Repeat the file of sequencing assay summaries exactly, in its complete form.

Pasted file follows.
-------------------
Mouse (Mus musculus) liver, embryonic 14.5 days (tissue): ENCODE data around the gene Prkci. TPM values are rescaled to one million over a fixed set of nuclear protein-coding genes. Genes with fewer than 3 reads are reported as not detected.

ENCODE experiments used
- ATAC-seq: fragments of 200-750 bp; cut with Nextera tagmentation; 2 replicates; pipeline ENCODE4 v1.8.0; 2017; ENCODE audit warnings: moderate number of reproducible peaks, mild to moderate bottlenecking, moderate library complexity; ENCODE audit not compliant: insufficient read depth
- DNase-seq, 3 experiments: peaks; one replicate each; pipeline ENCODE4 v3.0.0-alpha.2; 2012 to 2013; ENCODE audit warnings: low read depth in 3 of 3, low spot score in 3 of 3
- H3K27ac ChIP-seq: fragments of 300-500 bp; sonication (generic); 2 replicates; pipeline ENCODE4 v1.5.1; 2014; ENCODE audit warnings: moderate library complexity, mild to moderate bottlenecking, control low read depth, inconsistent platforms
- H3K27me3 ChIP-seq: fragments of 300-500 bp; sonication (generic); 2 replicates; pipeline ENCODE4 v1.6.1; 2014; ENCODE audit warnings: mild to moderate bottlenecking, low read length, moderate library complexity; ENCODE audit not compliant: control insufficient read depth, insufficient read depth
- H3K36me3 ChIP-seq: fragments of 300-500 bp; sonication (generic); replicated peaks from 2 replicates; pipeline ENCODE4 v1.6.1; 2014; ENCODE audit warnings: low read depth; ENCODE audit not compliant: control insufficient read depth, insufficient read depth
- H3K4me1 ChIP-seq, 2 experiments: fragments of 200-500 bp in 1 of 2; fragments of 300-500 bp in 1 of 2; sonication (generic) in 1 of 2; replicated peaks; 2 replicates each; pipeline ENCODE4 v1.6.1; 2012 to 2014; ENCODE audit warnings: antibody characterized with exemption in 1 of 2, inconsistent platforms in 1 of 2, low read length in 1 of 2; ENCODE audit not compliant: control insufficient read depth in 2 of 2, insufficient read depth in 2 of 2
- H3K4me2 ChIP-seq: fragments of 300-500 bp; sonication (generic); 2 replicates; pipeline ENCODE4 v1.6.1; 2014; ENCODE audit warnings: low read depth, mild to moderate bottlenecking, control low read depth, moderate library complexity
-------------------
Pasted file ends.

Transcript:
Mouse (Mus musculus) liver, embryonic 14.5 days (tissue): ENCODE data around the gene Prkci. TPM values are rescaled to one million over a fixed set of nuclear protein-coding genes. Genes with fewer than 3 reads are reported as not detected.

ENCODE experiments used
- ATAC-seq: fragments of 200-750 bp; cut with Nextera tagmentation; 2 replicates; pipeline ENCODE4 v1.8.0; 2017; ENCODE audit warnings: moderate number of reproducible peaks, mild to moderate bottlenecking, moderate library complexity; ENCODE audit not compliant: insufficient read depth
- DNase-seq, 3 experiments: peaks; one replicate each; pipeline ENCODE4 v3.0.0-alpha.2; 2012 to 2013; ENCODE audit warnings: low read depth in 3 of 3, low spot score in 3 of 3
- H3K27ac ChIP-seq: fragments of 300-500 bp; sonication (generic); 2 replicates; pipeline ENCODE4 v1.5.1; 2014; ENCODE audit warnings: moderate library complexity, mild to moderate bottlenecking, control low read depth, inconsistent platforms
- H3K27me3 ChIP-seq: fragments of 300-500 bp; sonication (generic); 2 replicates; pipeline ENCODE4 v1.6.1; 2014; ENCODE audit warnings: mild to moderate bottlenecking, low read length, moderate library complexity; ENCODE audit not compliant: control insufficient read depth, insufficient read depth
- H3K36me3 ChIP-seq: fragments of 300-500 bp; sonication (generic); replicated peaks from 2 replicates; pipeline ENCODE4 v1.6.1; 2014; ENCODE audit warnings: low read depth; ENCODE audit not compliant: control insufficient read depth, insufficient read depth
- H3K4me1 ChIP-seq, 2 experiments: fragments of 200-500 bp in 1 of 2; fragments of 300-500 bp in 1 of 2; sonication (generic) in 1 of 2; replicated peaks; 2 replicates each; pipeline ENCODE4 v1.6.1; 2012 to 2014; ENCODE audit warnings: antibody characterized with exemption in 1 of 2, inconsistent platforms in 1 of 2, low read length in 1 of 2; ENCODE audit not compliant: control insufficient read depth in 2 of 2, insufficient read depth in 2 of 2
- H3K4me2 ChIP-seq: fragments of 300-500 bp; sonication (generic); 2 replicates; pipeline ENCODE4 v1.6.1; 2014; ENCODE audit warnings: low read depth, mild to moderate bottlenecking, control low read depth, moderate library complexity